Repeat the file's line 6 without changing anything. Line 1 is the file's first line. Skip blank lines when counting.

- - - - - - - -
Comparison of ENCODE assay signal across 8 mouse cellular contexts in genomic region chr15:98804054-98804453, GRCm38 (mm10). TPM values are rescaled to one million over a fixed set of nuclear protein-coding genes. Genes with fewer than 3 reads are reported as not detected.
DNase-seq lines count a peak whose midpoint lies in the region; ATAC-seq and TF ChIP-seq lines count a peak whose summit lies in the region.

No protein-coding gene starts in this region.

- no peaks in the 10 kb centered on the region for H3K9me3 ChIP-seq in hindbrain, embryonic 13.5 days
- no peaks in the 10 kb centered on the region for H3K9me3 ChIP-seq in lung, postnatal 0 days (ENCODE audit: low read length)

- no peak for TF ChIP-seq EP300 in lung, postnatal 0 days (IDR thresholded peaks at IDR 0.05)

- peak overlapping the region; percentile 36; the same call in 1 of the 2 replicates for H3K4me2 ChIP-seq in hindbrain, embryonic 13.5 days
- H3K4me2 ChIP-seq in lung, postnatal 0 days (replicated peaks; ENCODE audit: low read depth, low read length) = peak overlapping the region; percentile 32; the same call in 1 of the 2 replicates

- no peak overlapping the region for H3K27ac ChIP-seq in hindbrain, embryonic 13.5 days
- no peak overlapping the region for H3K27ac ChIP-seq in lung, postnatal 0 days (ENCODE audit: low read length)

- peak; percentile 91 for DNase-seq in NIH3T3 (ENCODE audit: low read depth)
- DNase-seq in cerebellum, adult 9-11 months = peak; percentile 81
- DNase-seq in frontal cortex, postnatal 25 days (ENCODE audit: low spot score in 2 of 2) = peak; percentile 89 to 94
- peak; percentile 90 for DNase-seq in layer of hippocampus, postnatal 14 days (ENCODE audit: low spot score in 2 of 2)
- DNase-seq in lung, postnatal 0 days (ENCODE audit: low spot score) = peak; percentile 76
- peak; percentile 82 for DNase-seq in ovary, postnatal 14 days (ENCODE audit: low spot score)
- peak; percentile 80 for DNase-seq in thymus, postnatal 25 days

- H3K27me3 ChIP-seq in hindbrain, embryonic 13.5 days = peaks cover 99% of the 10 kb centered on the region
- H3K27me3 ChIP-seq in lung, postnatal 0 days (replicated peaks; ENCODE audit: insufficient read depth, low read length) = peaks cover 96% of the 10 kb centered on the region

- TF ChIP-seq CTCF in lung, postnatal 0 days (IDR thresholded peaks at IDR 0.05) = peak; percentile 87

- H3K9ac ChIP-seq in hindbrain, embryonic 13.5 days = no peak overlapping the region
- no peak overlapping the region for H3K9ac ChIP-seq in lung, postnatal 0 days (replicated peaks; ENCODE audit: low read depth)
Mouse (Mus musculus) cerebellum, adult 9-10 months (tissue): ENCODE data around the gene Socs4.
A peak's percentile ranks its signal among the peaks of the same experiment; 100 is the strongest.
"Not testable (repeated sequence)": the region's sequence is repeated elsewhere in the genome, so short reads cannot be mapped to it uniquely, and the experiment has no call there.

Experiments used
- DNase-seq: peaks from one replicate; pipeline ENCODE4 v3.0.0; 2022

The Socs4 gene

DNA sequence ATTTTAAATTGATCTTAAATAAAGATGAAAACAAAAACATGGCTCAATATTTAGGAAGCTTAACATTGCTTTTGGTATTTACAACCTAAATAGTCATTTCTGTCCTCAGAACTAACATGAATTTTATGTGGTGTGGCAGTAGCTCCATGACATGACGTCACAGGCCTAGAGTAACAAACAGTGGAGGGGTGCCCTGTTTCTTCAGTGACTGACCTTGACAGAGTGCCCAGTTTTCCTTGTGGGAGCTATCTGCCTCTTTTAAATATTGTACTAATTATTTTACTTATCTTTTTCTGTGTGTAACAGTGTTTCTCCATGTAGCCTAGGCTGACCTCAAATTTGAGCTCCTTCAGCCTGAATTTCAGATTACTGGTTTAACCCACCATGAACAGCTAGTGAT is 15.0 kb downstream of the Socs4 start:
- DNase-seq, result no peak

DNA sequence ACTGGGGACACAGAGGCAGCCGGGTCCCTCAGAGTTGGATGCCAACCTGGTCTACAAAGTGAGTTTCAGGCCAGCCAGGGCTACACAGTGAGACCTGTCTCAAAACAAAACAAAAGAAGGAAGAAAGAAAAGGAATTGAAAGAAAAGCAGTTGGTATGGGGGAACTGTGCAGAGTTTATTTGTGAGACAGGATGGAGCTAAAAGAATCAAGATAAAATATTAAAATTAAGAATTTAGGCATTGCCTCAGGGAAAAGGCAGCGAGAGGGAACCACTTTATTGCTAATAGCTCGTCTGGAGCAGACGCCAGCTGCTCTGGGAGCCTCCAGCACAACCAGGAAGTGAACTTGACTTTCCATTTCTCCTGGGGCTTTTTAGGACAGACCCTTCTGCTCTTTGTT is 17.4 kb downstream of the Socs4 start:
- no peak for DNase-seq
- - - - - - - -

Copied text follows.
- no peak for TF ChIP-seq EP300 in lung, postnatal 0 days (IDR thresholded peaks at IDR 0.05)